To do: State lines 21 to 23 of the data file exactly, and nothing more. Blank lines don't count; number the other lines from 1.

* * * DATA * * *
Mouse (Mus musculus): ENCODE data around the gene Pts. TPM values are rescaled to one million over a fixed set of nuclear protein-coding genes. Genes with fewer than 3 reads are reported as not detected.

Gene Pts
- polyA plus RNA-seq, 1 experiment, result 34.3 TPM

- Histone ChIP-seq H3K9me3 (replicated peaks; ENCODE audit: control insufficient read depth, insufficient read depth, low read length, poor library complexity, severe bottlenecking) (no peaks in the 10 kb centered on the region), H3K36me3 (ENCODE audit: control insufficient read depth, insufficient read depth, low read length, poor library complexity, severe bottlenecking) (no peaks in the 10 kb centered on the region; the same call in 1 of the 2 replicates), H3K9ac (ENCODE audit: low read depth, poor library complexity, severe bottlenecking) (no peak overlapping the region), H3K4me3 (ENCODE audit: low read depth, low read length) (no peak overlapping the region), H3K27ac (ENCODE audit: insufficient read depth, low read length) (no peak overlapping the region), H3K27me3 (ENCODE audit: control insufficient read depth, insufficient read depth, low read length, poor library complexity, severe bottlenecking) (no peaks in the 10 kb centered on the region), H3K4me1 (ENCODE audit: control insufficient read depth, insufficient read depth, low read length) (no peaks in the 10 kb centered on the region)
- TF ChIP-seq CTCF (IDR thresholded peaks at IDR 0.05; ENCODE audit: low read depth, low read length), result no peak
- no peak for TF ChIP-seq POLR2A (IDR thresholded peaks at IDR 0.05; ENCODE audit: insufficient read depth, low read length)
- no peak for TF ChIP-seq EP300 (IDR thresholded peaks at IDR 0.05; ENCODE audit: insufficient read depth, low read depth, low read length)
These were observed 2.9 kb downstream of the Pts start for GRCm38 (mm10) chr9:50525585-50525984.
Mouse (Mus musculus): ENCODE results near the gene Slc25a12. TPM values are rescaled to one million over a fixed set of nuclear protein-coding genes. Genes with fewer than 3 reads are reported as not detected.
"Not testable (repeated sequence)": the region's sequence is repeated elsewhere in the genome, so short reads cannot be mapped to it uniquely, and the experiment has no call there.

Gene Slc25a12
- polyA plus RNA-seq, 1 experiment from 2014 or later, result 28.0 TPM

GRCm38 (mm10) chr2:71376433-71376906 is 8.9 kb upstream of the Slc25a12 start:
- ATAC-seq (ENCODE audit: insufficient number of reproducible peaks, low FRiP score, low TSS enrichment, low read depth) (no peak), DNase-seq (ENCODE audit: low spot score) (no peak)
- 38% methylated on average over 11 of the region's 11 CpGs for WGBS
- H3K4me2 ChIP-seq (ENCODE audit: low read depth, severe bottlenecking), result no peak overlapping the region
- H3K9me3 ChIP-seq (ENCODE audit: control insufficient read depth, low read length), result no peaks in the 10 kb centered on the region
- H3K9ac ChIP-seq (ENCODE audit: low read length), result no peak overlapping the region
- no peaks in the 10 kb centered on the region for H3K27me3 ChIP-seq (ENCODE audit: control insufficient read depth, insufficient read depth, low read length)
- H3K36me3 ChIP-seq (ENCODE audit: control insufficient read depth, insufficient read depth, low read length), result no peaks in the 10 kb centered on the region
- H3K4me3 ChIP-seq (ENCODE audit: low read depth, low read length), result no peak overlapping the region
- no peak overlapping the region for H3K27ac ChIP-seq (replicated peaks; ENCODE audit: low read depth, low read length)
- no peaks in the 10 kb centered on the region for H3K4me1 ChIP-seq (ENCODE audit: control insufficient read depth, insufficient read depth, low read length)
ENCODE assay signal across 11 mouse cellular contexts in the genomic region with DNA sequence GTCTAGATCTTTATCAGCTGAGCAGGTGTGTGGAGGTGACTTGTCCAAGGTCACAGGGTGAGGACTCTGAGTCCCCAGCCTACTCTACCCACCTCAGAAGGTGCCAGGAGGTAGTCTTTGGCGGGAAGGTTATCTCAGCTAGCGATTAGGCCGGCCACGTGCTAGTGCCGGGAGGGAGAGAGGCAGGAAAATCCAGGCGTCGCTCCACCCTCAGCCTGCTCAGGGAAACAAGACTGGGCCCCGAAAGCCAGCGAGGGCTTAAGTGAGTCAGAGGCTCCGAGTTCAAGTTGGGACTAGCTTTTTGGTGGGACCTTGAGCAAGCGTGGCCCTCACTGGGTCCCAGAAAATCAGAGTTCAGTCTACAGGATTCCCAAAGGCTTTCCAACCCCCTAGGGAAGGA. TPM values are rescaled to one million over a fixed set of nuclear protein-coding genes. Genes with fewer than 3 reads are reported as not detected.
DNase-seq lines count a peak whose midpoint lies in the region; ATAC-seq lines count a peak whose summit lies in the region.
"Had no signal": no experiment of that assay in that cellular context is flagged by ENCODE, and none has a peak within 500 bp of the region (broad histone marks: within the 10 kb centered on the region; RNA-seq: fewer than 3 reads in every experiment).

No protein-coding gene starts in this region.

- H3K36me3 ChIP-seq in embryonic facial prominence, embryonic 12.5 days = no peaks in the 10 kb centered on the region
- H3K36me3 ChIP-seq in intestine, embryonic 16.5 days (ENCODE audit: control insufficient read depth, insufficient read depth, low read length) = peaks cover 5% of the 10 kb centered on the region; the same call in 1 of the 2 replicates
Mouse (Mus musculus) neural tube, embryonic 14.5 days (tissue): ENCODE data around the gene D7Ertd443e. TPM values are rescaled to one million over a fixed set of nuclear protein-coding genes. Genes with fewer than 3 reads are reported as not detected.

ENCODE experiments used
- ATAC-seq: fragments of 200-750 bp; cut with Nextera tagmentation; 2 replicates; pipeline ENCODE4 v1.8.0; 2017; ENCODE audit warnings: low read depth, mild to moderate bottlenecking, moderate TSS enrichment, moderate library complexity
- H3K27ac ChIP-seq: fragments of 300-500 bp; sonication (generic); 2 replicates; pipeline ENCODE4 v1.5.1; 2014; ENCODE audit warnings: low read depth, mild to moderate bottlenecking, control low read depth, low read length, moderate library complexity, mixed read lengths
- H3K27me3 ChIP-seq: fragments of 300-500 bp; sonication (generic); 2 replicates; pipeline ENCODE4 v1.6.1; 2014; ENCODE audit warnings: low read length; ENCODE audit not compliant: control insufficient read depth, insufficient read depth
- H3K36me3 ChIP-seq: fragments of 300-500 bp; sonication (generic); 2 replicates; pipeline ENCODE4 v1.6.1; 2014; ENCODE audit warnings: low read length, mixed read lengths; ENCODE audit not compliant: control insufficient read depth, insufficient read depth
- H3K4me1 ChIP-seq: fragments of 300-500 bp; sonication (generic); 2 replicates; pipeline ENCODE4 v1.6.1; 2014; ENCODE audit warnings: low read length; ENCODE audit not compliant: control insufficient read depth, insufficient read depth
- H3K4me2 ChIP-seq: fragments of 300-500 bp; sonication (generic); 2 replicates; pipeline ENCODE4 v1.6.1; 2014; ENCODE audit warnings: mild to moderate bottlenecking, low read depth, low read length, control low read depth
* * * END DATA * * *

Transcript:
- H3K4me3 ChIP-seq (ENCODE audit: low read depth, low read length), result no peak overlapping the region
- no peak overlapping the region for H3K27ac ChIP-seq (replicated peaks; ENCODE audit: low read depth, low read length)
- no peaks in the 10 kb centered on the region for H3K4me1 ChIP-seq (ENCODE audit: control insufficient read depth, insufficient read depth, low read length)